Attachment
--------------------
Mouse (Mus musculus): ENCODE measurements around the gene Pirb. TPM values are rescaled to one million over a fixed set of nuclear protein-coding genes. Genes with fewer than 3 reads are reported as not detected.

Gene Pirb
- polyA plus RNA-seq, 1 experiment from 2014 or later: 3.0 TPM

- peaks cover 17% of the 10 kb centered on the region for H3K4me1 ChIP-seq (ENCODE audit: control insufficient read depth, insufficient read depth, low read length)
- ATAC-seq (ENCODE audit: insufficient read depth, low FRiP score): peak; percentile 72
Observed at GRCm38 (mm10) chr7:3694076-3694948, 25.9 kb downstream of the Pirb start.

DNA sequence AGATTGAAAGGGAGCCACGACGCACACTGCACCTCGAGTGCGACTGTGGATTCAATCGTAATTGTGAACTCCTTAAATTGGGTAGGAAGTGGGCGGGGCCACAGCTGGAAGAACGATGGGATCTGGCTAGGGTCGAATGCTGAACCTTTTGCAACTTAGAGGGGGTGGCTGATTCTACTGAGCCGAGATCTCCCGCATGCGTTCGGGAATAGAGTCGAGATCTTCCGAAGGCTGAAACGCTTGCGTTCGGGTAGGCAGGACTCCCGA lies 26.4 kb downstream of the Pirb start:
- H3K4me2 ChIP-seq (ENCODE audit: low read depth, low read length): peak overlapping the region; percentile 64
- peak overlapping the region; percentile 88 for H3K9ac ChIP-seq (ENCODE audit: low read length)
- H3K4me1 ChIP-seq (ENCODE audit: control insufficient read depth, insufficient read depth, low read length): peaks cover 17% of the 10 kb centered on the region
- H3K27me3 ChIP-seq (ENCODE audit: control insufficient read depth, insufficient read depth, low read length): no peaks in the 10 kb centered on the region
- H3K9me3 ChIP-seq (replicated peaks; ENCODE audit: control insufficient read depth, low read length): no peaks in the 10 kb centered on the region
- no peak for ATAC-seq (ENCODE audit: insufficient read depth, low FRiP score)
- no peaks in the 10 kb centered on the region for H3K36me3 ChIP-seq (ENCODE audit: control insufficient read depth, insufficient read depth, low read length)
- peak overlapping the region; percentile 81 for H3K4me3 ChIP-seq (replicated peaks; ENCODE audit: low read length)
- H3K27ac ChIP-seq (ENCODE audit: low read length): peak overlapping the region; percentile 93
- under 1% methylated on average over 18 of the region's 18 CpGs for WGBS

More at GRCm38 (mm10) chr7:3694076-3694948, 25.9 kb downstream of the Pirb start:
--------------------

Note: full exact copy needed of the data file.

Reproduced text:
Mouse (Mus musculus): ENCODE measurements around the gene Pirb. TPM values are rescaled to one million over a fixed set of nuclear protein-coding genes. Genes with fewer than 3 reads are reported as not detected.

Gene Pirb
- polyA plus RNA-seq, 1 experiment from 2014 or later: 3.0 TPM

- peaks cover 17% of the 10 kb centered on the region for H3K4me1 ChIP-seq (ENCODE audit: control insufficient read depth, insufficient read depth, low read length)
- ATAC-seq (ENCODE audit: insufficient read depth, low FRiP score): peak; percentile 72
Observed at GRCm38 (mm10) chr7:3694076-3694948, 25.9 kb downstream of the Pirb start.

DNA sequence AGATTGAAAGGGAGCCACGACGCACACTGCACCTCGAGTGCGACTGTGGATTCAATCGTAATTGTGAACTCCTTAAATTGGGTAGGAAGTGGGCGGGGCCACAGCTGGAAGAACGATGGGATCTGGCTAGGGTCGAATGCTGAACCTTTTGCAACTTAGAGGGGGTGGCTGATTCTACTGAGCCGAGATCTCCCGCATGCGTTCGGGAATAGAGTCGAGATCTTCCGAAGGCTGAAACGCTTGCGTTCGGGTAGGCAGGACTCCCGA lies 26.4 kb downstream of the Pirb start:
- H3K4me2 ChIP-seq (ENCODE audit: low read depth, low read length): peak overlapping the region; percentile 64
- peak overlapping the region; percentile 88 for H3K9ac ChIP-seq (ENCODE audit: low read length)
- H3K4me1 ChIP-seq (ENCODE audit: control insufficient read depth, insufficient read depth, low read length): peaks cover 17% of the 10 kb centered on the region
- H3K27me3 ChIP-seq (ENCODE audit: control insufficient read depth, insufficient read depth, low read length): no peaks in the 10 kb centered on the region
- H3K9me3 ChIP-seq (replicated peaks; ENCODE audit: control insufficient read depth, low read length): no peaks in the 10 kb centered on the region
- no peak for ATAC-seq (ENCODE audit: insufficient read depth, low FRiP score)
- no peaks in the 10 kb centered on the region for H3K36me3 ChIP-seq (ENCODE audit: control insufficient read depth, insufficient read depth, low read length)
- peak overlapping the region; percentile 81 for H3K4me3 ChIP-seq (replicated peaks; ENCODE audit: low read length)
- H3K27ac ChIP-seq (ENCODE audit: low read length): peak overlapping the region; percentile 93
- under 1% methylated on average over 18 of the region's 18 CpGs for WGBS

More at GRCm38 (mm10) chr7:3694076-3694948, 25.9 kb downstream of the Pirb start: